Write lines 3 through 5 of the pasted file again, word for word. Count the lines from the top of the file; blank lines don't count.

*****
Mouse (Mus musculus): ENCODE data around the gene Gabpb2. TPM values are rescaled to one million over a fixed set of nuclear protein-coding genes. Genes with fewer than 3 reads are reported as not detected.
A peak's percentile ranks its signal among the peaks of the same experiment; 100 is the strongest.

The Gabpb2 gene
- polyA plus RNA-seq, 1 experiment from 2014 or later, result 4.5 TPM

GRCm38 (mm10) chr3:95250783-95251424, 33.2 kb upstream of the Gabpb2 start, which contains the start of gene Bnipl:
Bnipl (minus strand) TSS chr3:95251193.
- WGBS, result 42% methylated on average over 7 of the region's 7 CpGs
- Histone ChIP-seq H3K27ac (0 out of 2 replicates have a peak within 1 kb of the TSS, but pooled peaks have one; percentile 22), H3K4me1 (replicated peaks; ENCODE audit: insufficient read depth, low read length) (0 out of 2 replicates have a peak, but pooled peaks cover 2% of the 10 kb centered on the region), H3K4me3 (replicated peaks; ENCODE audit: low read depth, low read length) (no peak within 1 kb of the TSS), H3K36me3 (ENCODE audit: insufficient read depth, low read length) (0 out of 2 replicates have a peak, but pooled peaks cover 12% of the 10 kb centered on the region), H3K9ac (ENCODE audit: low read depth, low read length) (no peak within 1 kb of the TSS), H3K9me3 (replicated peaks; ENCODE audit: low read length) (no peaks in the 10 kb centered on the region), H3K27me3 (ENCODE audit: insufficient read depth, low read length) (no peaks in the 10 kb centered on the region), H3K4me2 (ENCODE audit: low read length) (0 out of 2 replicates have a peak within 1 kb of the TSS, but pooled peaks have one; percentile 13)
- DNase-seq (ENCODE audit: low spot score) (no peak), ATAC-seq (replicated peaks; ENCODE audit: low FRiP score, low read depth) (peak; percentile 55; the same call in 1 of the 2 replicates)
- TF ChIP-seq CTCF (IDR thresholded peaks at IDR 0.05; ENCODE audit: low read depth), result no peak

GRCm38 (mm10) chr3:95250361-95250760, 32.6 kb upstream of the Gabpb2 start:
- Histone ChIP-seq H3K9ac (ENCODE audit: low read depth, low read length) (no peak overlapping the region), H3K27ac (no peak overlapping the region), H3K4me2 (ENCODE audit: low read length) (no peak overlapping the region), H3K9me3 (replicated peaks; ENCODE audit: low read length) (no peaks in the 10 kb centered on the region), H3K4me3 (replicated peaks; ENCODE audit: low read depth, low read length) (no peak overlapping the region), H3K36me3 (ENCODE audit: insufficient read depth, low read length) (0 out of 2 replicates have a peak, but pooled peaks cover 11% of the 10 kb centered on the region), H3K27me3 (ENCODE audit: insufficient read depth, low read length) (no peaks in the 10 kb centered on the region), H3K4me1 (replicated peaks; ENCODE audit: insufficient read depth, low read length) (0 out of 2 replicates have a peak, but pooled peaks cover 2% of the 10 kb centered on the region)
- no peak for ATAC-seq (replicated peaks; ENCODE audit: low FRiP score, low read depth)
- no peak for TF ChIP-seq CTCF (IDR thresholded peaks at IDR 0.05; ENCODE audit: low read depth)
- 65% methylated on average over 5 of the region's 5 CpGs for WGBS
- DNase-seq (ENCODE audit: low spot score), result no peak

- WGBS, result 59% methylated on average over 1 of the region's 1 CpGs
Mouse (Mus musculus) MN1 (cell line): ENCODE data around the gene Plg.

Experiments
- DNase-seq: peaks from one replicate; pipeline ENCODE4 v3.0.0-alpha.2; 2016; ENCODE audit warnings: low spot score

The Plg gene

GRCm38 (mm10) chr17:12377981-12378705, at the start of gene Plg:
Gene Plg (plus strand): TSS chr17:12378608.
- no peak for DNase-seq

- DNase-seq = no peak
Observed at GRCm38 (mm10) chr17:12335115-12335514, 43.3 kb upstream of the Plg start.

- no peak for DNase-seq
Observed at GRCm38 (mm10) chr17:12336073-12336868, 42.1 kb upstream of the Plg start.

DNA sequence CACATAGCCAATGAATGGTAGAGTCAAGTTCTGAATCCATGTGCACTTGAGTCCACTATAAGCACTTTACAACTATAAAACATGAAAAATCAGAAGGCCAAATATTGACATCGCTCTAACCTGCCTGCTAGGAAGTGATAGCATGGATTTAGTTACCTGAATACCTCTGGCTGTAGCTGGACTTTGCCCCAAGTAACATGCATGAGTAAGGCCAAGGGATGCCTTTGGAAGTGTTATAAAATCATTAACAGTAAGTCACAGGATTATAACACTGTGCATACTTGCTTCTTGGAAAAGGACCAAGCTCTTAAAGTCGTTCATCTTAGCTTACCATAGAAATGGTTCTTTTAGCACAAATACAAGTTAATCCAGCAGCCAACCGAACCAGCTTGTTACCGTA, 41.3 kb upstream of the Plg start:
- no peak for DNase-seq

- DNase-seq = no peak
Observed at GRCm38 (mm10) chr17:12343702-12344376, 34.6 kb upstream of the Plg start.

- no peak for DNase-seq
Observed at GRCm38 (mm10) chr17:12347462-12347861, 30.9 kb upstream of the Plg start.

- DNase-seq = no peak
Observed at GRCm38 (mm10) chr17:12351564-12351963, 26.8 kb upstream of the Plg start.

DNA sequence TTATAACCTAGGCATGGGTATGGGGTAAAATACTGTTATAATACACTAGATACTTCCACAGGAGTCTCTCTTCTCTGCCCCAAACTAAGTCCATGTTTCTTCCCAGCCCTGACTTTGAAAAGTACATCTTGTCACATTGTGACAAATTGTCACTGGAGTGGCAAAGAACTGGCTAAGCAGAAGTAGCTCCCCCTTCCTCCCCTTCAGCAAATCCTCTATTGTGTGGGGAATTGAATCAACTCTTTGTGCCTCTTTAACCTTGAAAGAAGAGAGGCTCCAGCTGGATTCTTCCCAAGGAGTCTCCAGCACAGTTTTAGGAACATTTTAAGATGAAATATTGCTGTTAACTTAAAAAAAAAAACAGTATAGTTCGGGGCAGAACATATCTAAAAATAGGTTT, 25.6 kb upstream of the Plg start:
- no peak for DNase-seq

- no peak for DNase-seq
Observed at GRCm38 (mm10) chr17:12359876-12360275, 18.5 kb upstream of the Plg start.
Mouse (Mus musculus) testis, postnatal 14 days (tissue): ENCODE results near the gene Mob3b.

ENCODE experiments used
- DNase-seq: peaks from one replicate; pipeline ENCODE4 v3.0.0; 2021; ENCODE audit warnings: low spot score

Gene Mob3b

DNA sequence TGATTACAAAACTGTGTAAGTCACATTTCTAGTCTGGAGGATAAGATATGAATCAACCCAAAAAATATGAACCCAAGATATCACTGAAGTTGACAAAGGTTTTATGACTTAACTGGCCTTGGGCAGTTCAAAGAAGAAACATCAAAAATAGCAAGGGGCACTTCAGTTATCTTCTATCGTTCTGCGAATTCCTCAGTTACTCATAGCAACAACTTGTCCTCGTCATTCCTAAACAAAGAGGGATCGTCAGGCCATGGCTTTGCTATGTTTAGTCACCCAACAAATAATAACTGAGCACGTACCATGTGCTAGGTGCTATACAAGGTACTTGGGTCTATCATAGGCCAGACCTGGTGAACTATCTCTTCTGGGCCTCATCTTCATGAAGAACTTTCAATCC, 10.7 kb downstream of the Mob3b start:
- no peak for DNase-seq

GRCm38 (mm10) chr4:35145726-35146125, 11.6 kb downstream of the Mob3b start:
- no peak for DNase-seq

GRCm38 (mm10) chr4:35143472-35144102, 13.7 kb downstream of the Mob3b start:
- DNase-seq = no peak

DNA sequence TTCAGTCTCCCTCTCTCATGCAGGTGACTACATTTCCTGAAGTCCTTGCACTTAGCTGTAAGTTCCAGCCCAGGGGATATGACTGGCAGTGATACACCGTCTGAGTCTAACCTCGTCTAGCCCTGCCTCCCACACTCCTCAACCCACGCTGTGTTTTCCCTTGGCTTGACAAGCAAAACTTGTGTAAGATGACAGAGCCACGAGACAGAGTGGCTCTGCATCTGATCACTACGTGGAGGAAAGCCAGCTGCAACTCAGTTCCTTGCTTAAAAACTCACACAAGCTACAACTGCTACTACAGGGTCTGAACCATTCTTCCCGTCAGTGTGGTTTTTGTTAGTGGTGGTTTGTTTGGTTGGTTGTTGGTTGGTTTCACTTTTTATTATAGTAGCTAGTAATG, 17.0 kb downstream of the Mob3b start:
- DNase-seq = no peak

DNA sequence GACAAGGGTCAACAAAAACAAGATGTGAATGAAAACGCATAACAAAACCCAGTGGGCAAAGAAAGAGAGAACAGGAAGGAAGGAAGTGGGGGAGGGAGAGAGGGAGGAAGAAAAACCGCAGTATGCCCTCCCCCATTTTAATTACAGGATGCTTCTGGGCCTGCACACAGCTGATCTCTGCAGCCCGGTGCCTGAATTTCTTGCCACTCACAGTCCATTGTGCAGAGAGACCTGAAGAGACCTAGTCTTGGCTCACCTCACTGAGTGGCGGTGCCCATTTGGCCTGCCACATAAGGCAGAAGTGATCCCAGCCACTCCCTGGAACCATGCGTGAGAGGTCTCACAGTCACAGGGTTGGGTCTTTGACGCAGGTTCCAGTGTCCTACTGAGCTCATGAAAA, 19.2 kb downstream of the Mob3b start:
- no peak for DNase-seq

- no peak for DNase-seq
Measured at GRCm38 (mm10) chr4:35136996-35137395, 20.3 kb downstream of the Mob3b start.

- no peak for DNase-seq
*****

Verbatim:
The Gabpb2 gene
- polyA plus RNA-seq, 1 experiment from 2014 or later, result 4.5 TPM

GRCm38 (mm10) chr3:95250783-95251424, 33.2 kb upstream of the Gabpb2 start, which contains the start of gene Bnipl: